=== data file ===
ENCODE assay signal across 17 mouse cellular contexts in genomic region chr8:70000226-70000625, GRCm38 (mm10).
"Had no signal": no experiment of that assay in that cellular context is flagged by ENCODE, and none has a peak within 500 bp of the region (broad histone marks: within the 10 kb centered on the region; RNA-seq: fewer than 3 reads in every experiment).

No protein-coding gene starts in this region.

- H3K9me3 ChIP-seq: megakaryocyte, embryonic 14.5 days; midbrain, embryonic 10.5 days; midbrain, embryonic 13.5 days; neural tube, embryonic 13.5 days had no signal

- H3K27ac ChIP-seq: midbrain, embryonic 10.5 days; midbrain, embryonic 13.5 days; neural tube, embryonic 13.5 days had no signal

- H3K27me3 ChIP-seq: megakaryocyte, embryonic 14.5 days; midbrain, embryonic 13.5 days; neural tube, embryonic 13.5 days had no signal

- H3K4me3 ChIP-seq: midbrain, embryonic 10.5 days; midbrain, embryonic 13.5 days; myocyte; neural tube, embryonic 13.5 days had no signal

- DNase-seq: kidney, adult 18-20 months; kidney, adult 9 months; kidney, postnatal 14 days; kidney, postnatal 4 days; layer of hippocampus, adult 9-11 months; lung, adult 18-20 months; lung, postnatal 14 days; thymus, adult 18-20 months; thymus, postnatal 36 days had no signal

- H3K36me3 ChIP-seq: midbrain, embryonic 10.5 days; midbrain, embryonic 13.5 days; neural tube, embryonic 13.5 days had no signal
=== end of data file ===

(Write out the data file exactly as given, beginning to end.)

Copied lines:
ENCODE assay signal across 17 mouse cellular contexts in genomic region chr8:70000226-70000625, GRCm38 (mm10).
"Had no signal": no experiment of that assay in that cellular context is flagged by ENCODE, and none has a peak within 500 bp of the region (broad histone marks: within the 10 kb centered on the region; RNA-seq: fewer than 3 reads in every experiment).

No protein-coding gene starts in this region.

- H3K9me3 ChIP-seq: megakaryocyte, embryonic 14.5 days; midbrain, embryonic 10.5 days; midbrain, embryonic 13.5 days; neural tube, embryonic 13.5 days had no signal

- H3K27ac ChIP-seq: midbrain, embryonic 10.5 days; midbrain, embryonic 13.5 days; neural tube, embryonic 13.5 days had no signal

- H3K27me3 ChIP-seq: megakaryocyte, embryonic 14.5 days; midbrain, embryonic 13.5 days; neural tube, embryonic 13.5 days had no signal

- H3K4me3 ChIP-seq: midbrain, embryonic 10.5 days; midbrain, embryonic 13.5 days; myocyte; neural tube, embryonic 13.5 days had no signal

- DNase-seq: kidney, adult 18-20 months; kidney, adult 9 months; kidney, postnatal 14 days; kidney, postnatal 4 days; layer of hippocampus, adult 9-11 months; lung, adult 18-20 months; lung, postnatal 14 days; thymus, adult 18-20 months; thymus, postnatal 36 days had no signal

- H3K36me3 ChIP-seq: midbrain, embryonic 10.5 days; midbrain, embryonic 13.5 days; neural tube, embryonic 13.5 days had no signal